Writer Stuart Slade on why breaking out of our safe social media bubbles, and opening ourselves up to stare trauma in the face, is the only way to change the world.
I bet the same thing happened to you as me, recently.
During the US election, and during the Brexit vote, I was totally and utterly certain that Trump would lose, and that Britain wouldn’t turn into Brexit nightmare with a side-helping of neo-fascism.
But I was wrong.
Why? Partially, I suppose, because I’m an incorrigible optimist about the kindness of strangers, but also because of Facebook and Twitter.
Every single voice in my news feed was anti-Trump, anti-Brexit (apart from my parents, and we kinda didn’t speak civilly for a long time afterwards – sorry Mum, I still love you and stuff). The echo chamber of social media, where you choose the voices you hear, and unfollow those you don’t like, means our perception of the world is increasingly limited to ‘People Like Us’.
And mostly this is fine by me. Lying in bed first thing in the morning reading my phone I simply can’t cope with reading hate from a bunch of alt-right sociopaths. I’m a little vulnerable first thing, and early morning fascism would really harsh my morning buzz, right?
Thinking about it though, this one-sided view of the world is starting to disconnect me from reality, cushion me from the uglier side of the society in which we live. And I’m not sure that’s healthy.
In the aid agency world people talk a lot about ‘compassion fatigue’. About how, after a while, people actively avoid seeing shocking, traumatic images of people caught up in wars or natural disasters. And I totally sympathise. I mean, I assume there’s a finite number of pictures of dead babies washed up on beaches or mashed by barrel bombs that I can take without totally emotionally falling to bits. You need to protect yourself.
On the other hand, rose tinted specs only get you so far.
I’ve got a play, called BU21, opening at Trafalgar Studios in January. It’s about the impact of a passenger plane being shot down by ISIS over London. Researching it was pretty harrowing – I spent a long time reading interviews with survivors of the Paris and Brussels attacks, of 9/11, of 7/7, of MH17 in Ukraine.
In the play, one of the characters, Izzy, is desperate to find out what’s going on, minutes after the crash – only to discover that her mother is dead via an extremely graphic photo on Twitter.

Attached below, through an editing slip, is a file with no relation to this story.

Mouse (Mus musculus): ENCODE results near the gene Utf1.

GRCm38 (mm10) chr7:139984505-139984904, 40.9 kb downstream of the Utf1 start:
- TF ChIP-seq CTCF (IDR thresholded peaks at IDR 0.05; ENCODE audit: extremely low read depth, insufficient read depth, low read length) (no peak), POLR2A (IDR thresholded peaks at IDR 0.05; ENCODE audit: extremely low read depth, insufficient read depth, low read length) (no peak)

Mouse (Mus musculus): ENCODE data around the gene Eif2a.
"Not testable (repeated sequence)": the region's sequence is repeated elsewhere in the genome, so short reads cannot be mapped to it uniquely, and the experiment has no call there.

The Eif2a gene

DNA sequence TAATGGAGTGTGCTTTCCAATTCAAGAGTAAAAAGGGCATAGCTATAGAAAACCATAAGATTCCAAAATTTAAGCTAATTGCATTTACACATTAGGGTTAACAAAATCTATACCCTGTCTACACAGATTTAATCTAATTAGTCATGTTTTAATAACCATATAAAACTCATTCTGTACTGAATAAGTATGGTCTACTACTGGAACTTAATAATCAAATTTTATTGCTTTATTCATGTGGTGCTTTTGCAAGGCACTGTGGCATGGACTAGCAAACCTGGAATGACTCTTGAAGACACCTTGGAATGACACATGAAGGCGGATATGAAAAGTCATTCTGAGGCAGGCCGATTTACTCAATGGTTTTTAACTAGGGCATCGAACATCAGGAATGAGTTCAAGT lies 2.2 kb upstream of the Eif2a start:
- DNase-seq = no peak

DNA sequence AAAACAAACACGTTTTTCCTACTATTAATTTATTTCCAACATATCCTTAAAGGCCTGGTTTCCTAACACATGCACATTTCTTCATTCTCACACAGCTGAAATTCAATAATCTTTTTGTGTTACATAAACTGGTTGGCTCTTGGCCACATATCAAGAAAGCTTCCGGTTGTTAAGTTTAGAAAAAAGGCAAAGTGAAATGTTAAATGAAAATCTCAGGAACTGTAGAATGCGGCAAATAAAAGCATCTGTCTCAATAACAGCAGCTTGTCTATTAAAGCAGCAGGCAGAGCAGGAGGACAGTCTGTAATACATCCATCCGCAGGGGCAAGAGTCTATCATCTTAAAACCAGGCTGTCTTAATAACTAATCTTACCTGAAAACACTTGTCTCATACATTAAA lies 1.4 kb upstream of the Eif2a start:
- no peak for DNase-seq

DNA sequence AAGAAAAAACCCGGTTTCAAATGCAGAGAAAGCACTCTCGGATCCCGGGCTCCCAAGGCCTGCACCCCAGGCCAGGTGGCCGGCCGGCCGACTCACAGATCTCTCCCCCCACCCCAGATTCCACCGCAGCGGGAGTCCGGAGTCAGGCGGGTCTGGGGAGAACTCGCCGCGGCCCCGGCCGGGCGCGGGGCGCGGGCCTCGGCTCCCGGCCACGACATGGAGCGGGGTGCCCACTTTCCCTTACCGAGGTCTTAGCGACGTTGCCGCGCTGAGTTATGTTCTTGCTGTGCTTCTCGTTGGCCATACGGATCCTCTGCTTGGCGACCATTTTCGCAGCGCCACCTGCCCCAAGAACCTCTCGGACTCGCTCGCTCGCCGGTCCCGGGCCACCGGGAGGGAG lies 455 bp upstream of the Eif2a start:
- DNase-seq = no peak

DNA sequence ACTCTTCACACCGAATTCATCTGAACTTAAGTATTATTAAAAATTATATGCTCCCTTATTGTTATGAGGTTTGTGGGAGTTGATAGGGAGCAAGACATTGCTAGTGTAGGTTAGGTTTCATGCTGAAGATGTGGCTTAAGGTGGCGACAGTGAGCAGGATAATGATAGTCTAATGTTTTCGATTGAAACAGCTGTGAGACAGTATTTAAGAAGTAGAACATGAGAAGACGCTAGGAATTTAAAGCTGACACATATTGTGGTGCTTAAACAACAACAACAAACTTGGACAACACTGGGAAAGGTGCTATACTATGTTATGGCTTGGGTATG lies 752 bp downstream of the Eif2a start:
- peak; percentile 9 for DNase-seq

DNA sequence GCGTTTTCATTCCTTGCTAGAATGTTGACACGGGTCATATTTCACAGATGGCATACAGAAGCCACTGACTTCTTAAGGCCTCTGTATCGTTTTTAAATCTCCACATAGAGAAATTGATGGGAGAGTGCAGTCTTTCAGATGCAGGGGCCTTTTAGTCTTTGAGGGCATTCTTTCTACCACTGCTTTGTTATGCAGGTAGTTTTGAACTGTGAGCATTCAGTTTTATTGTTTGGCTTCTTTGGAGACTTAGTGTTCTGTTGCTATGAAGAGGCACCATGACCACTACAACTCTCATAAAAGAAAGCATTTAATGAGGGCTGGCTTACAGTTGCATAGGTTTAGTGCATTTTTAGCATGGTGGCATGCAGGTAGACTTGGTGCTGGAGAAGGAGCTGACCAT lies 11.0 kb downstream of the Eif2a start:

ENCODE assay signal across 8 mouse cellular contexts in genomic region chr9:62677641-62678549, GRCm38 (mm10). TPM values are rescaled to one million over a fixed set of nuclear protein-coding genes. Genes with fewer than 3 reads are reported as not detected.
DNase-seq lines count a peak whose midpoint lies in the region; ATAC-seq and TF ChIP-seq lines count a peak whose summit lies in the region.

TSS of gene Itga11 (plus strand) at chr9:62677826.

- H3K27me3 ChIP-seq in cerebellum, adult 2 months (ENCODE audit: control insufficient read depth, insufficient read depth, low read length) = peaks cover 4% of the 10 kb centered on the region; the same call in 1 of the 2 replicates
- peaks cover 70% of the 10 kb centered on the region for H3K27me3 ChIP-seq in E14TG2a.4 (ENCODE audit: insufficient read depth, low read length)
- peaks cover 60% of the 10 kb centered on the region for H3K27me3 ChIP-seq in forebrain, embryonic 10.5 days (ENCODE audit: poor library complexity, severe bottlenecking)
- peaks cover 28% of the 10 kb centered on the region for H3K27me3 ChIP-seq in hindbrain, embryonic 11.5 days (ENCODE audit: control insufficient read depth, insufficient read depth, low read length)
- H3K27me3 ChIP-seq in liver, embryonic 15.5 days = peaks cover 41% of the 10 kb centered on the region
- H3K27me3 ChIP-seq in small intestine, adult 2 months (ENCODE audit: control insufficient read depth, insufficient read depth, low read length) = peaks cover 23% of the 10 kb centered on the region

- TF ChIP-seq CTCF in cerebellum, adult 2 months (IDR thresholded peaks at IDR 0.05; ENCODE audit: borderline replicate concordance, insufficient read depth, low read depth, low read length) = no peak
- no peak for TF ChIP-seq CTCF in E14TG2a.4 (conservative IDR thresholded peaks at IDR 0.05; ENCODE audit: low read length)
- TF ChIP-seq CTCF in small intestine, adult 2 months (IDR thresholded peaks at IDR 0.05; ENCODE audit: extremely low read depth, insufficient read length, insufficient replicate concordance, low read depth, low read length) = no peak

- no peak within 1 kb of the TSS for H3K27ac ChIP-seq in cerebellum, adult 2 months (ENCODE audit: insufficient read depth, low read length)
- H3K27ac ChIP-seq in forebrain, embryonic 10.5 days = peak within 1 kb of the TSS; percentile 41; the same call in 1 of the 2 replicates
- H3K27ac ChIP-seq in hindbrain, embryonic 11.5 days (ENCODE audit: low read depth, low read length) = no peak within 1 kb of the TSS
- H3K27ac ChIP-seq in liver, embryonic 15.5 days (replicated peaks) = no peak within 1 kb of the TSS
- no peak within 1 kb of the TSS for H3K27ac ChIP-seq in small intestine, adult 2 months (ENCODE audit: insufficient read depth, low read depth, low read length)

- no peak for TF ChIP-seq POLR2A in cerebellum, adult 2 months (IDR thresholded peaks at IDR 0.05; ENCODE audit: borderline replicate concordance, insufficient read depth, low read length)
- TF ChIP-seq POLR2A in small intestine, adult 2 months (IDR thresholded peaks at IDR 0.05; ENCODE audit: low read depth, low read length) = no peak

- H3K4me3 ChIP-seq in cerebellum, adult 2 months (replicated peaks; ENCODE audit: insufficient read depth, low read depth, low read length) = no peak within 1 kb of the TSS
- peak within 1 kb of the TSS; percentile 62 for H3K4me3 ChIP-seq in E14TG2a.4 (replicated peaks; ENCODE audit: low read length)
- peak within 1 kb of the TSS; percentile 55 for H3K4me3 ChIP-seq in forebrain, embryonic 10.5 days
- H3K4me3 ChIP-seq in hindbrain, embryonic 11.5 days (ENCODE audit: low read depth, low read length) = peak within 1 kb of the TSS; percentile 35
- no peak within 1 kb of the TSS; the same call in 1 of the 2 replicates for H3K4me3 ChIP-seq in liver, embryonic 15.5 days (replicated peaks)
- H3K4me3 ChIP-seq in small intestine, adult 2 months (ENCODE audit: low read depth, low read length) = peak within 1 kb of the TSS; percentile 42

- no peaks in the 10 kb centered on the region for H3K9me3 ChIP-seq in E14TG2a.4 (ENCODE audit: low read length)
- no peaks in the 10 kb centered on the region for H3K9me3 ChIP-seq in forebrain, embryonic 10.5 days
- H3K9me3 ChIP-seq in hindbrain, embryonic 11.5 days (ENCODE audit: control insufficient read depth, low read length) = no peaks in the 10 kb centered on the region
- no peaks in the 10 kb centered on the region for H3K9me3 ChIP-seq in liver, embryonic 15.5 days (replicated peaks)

In today’s instantaneous, globally connected world, this nightmarish scenario is not only chillingly plausible – it’s increasingly a fact of life. Several family members of MH17 were reputed to have found out that their loved ones hadn’t survived via a Google image search, revealing horrifying images of broken wreckage and bodies in the cornfields of Ukraine just hours after the event. The immediacy of news can bring instant gratification, sure, but it also brings with it the sort of unfiltered, gratuitous horror that would have been unthinkable a decade ago.
Researching and writing the play I was staring hell straight in the face, and it was pretty hard.
Eventually, though, I realised that putting myself in a position of total vulnerability – exposing myself to a bunch of really horrible stuff – let’s call it truth – turned out to be enormously liberating.
Firstly, I learnt that people under extreme adversity are far stronger, more inspiringly brave, humane and kind than I’d have ever thought possible – which was awesome in itself. Secondly, though, I started to understood that refusing to shy away from the grim realities of the world – of daring to look – is empowering in itself. You gain courage by it.
And this is as true of Donald Trump as of traumatising photos.
I work in theatre, and part of what I want to do – probably what we all want to do – is to change stuff for the better, make the world a tiny bit kinder and more sympathetic. And that’s never, ever going to happen if we avert our eyes from repulsive stuff.
Wrapping ourselves in a social media duvet of like-minded folks is lovely and cosy, but in today’s increasingly scary world, I think we all need to venture out into the cold and engage with folks outside the echo-chamber.
Here’s a modest proposal for you: Let’s all re-follow that person from school that blames immigrants for the break up of his marriage. Let’s all look at the dead baby shots from Aleppo. Sod it, let’s even start reading the Daily Mail.
Let’s dare to put ourselves out there, naked and vulnerable. Let’s start to understand the people we disagree with, and let’s beat them on their own terms.
Because otherwise nothing’s ever going to change and that would be rubbish.
I’m in. Are you?
BU21 is at Trafalgar Studios from January 4 to February 18, 2017.
Image: David Monteith-Hodge